Special Holiday Issues

Passover 5774

Prime Cuts Of Beef; Chocolate Matzah Truffles; Passover Punch. Plus, New Haggadot And Cool Gifts.

Passover 5774

Who Needs Matzah When You Have Chocolate?

Some sweet, flour-free dessert ideas that don’t contain a pinch of you know what.

Special To The Jewish Week

Due to all the many food Thou Shalt Nots on Pesach, baking (for a baker like yours truly) is the hardest part of preparing for the holiday. Because, of course, without the key ingredient of flour, cookies, cakes and pies are virtually impossible to make.

Many cooks get by substituting matzah meal, basically ground-up matzah. But every year, when Passover rolls around, I set about creating and testing recipes that don’t call for one drop of it. I understand that we’re supposed to eat matzah at the seder, and I can even get behind the occasional slice slathered in butter, but matzah-flavored cake? Count me out.

So if you can’t have flour, and you can’t have its matzah-flavored substitute, you need something to give desserts body and texture: Chocolate!

Here are three recipes that are completely flour-free, and chocolate-filled. The chocolate cookies are incredibly simple and tasty, like a richer, chewier chocolate meringue. The almond chocolate cookies are buttery with just a hint of sweet, while the classic chocolate mousse is rich and creamy — the perfect end to any meal. They are also great for any gluten-free baking you want to do year round.

For more baking ideas and inspiration visit bakingandmistaking.com 

Chewy Chocolate Cookies

2 1/4 cups confectioners’ sugar

1/4 tsp. salt

1/2 tsp. espresso powder or instant coffee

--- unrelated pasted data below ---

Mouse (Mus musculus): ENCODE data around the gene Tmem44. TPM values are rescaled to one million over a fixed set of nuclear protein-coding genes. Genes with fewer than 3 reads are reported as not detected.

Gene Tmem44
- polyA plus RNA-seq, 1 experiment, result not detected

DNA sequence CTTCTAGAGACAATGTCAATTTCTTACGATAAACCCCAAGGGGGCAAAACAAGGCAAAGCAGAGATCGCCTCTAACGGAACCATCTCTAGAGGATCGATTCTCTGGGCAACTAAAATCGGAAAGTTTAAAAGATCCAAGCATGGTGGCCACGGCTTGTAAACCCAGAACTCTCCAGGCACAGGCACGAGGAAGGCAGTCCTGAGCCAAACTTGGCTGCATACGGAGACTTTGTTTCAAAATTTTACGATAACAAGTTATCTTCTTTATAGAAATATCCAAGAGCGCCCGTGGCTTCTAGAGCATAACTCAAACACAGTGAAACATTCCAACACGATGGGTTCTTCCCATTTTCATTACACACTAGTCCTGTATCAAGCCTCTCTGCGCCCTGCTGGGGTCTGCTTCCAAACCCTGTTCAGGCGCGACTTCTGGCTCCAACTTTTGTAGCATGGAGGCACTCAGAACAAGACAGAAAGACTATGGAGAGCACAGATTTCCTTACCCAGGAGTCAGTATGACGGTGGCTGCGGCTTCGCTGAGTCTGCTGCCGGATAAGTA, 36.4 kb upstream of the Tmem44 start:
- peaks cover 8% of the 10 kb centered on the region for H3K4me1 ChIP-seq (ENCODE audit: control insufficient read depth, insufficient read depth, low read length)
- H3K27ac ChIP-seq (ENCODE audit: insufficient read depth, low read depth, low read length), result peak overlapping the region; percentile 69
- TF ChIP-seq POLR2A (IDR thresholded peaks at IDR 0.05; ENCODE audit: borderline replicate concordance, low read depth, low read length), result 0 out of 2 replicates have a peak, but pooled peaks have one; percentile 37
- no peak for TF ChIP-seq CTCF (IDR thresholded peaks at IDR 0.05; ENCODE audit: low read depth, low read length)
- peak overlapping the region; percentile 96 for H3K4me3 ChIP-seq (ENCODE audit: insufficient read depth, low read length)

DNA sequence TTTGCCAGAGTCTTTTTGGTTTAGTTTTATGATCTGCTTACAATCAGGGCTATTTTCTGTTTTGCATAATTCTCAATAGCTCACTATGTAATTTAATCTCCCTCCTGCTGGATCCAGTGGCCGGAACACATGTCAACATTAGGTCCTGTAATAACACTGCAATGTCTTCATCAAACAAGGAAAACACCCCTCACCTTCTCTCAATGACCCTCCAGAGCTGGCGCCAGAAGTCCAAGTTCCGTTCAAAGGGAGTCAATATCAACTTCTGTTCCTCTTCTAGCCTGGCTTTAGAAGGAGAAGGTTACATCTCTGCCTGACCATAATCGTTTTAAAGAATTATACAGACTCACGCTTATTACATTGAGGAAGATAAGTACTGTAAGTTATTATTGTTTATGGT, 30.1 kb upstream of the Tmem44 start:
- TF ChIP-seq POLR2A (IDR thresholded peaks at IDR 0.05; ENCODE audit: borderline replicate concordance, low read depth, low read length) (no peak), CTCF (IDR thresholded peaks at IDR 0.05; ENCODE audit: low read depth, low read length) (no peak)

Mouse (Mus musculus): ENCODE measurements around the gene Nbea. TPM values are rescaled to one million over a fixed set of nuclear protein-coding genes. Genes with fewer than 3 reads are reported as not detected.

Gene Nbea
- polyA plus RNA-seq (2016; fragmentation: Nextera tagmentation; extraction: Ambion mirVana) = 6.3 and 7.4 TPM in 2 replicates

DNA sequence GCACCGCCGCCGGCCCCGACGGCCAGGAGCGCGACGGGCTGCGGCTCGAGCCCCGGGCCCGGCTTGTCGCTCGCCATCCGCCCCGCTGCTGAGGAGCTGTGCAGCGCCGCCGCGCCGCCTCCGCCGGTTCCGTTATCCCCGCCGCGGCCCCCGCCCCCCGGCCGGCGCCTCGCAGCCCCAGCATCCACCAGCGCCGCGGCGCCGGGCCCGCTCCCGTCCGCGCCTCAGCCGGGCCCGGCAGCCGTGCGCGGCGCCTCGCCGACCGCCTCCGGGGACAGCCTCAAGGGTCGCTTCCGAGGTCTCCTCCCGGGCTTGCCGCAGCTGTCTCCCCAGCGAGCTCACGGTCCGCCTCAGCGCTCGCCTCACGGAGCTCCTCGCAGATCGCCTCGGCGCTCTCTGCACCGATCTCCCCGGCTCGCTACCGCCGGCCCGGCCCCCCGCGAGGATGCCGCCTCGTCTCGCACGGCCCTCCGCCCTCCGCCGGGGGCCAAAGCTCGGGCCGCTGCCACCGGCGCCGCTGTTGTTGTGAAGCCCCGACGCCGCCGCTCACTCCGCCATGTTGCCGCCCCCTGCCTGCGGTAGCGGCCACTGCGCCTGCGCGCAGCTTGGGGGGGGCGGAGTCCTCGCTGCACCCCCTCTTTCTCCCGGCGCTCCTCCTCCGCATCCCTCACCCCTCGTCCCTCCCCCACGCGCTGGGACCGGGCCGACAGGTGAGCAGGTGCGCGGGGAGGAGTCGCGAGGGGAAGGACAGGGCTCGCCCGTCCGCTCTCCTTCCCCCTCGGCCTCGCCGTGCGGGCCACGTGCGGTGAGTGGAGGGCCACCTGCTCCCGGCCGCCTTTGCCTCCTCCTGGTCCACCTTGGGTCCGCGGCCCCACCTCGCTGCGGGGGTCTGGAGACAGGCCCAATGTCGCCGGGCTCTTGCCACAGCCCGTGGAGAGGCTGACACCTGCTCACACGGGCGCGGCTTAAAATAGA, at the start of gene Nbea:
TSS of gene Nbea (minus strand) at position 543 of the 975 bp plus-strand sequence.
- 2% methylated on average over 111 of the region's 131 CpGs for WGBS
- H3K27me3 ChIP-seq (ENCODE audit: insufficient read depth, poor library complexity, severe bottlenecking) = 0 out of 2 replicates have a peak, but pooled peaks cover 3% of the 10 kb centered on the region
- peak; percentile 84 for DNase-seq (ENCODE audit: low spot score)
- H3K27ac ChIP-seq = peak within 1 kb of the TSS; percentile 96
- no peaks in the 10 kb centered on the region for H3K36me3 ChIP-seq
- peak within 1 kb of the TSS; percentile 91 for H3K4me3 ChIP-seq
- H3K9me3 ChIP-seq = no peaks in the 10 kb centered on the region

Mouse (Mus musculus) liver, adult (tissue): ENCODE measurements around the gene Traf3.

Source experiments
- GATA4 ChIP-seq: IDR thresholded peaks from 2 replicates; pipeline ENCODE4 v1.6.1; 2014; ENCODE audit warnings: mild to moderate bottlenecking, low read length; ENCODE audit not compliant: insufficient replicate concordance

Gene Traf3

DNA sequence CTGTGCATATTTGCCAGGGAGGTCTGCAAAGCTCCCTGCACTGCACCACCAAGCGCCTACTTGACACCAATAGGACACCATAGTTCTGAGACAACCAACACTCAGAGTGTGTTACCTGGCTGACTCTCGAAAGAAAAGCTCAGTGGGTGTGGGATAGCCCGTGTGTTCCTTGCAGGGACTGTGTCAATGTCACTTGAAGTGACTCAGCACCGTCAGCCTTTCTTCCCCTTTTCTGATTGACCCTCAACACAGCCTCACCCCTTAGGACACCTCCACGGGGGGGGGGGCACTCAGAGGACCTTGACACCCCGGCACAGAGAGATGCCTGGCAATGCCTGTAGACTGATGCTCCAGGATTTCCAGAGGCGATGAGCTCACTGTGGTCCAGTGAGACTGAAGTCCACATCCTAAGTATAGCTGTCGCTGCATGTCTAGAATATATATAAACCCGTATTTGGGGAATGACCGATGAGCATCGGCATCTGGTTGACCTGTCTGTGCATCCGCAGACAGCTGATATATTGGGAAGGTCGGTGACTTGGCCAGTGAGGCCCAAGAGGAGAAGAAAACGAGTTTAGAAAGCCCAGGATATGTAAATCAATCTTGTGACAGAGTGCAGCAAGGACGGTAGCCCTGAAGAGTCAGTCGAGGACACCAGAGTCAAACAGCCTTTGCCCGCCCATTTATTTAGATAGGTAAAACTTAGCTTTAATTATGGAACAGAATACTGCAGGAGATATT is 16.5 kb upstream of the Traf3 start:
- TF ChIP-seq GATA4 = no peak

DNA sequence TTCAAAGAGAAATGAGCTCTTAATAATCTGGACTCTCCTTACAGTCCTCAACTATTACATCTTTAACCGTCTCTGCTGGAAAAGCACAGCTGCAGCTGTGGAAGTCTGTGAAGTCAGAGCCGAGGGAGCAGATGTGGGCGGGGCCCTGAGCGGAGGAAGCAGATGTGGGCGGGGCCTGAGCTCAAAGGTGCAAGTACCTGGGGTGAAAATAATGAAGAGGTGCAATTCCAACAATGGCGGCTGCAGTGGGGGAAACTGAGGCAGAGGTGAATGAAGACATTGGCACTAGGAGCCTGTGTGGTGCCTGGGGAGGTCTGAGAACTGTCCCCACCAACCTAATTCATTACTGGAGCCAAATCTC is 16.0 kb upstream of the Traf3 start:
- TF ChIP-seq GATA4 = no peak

1 cup cocoa powder, sifted

3 large egg whites

2 tsp. vanilla

In a large bowl, mix together the sugar, salt, coffee and cocoa until combined.

Add in the egg whites and vanilla and mix until just combined. Don’t overbeat.

Drop the dough by rounded teaspoons on to a parchment-paper lined baking sheet.

Bake on 350 F for 9 to 13 minutes until the tops are shiny and crackly. If the centers appear darker than the rest of the cookie, they’re not yet cooked through, so return them to the oven for a couple more minutes.

Let the cookies cool for five minutes on the baking sheet, then transfer to a wire rack to cool completely. Store in an airtight container.

Almond Chocolate Thumbprint Cookies - Makes about 18 cookies

¼ cup butter or margarine, softened

¼ cup honey

2 tbsp. sugar

1 tsp. vanilla

¼ tsp. salt

2 cups ground almonds or almond flour

Chocolate ganache:

⅔ cup semisweet chocolate chips

⅓ cup cream or almond milk

Beat together the butter, honey, sugar, vanilla and salt until smooth and creamy. Add in the ground almonds and mix until a dough comes together.

Form tablespoonfuls of the dough into balls and place, one inch apart, on a baking sheet. Bake at 350 F for 10 to12 minutes until lightly browned and baked through.